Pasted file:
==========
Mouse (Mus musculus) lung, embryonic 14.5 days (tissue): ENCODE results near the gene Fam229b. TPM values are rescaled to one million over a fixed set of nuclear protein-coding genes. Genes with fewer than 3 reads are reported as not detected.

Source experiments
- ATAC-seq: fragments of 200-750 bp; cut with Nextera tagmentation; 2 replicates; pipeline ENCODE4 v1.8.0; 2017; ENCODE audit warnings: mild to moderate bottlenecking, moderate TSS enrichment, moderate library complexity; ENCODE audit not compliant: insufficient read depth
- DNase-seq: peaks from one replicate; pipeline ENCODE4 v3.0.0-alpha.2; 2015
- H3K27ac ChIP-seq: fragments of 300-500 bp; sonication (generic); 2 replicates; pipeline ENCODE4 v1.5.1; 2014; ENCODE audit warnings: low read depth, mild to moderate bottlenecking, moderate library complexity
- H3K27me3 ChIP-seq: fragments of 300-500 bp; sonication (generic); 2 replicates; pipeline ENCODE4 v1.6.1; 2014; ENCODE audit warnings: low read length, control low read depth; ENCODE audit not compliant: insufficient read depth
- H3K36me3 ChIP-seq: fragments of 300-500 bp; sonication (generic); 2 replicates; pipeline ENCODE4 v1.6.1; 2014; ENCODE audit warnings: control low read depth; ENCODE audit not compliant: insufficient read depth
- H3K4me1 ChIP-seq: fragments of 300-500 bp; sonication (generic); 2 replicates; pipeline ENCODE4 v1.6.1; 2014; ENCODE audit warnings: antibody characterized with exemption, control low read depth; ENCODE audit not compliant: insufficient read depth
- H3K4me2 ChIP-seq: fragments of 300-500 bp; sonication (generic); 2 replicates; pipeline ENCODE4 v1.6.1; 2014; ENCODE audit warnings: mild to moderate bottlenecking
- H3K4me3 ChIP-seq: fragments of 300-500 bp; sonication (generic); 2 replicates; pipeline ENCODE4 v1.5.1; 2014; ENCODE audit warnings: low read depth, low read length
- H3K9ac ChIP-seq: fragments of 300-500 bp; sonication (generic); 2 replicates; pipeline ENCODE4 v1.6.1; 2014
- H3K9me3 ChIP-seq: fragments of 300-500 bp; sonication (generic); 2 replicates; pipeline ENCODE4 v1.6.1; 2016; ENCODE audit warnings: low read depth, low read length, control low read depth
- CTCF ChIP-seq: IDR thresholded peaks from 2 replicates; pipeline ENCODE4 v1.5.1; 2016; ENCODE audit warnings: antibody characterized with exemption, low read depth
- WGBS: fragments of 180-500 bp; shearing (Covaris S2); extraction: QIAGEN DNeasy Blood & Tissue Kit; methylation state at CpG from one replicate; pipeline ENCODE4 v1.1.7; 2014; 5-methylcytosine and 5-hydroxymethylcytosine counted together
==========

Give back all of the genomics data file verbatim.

Mouse (Mus musculus) lung, embryonic 14.5 days (tissue): ENCODE results near the gene Fam229b. TPM values are rescaled to one million over a fixed set of nuclear protein-coding genes. Genes with fewer than 3 reads are reported as not detected.

Source experiments
- ATAC-seq: fragments of 200-750 bp; cut with Nextera tagmentation; 2 replicates; pipeline ENCODE4 v1.8.0; 2017; ENCODE audit warnings: mild to moderate bottlenecking, moderate TSS enrichment, moderate library complexity; ENCODE audit not compliant: insufficient read depth
- DNase-seq: peaks from one replicate; pipeline ENCODE4 v3.0.0-alpha.2; 2015
- H3K27ac ChIP-seq: fragments of 300-500 bp; sonication (generic); 2 replicates; pipeline ENCODE4 v1.5.1; 2014; ENCODE audit warnings: low read depth, mild to moderate bottlenecking, moderate library complexity
- H3K27me3 ChIP-seq: fragments of 300-500 bp; sonication (generic); 2 replicates; pipeline ENCODE4 v1.6.1; 2014; ENCODE audit warnings: low read length, control low read depth; ENCODE audit not compliant: insufficient read depth
- H3K36me3 ChIP-seq: fragments of 300-500 bp; sonication (generic); 2 replicates; pipeline ENCODE4 v1.6.1; 2014; ENCODE audit warnings: control low read depth; ENCODE audit not compliant: insufficient read depth
- H3K4me1 ChIP-seq: fragments of 300-500 bp; sonication (generic); 2 replicates; pipeline ENCODE4 v1.6.1; 2014; ENCODE audit warnings: antibody characterized with exemption, control low read depth; ENCODE audit not compliant: insufficient read depth
- H3K4me2 ChIP-seq: fragments of 300-500 bp; sonication (generic); 2 replicates; pipeline ENCODE4 v1.6.1; 2014; ENCODE audit warnings: mild to moderate bottlenecking
- H3K4me3 ChIP-seq: fragments of 300-500 bp; sonication (generic); 2 replicates; pipeline ENCODE4 v1.5.1; 2014; ENCODE audit warnings: low read depth, low read length
- H3K9ac ChIP-seq: fragments of 300-500 bp; sonication (generic); 2 replicates; pipeline ENCODE4 v1.6.1; 2014
- H3K9me3 ChIP-seq: fragments of 300-500 bp; sonication (generic); 2 replicates; pipeline ENCODE4 v1.6.1; 2016; ENCODE audit warnings: low read depth, low read length, control low read depth
- CTCF ChIP-seq: IDR thresholded peaks from 2 replicates; pipeline ENCODE4 v1.5.1; 2016; ENCODE audit warnings: antibody characterized with exemption, low read depth
- WGBS: fragments of 180-500 bp; shearing (Covaris S2); extraction: QIAGEN DNeasy Blood & Tissue Kit; methylation state at CpG from one replicate; pipeline ENCODE4 v1.1.7; 2014; 5-methylcytosine and 5-hydroxymethylcytosine counted together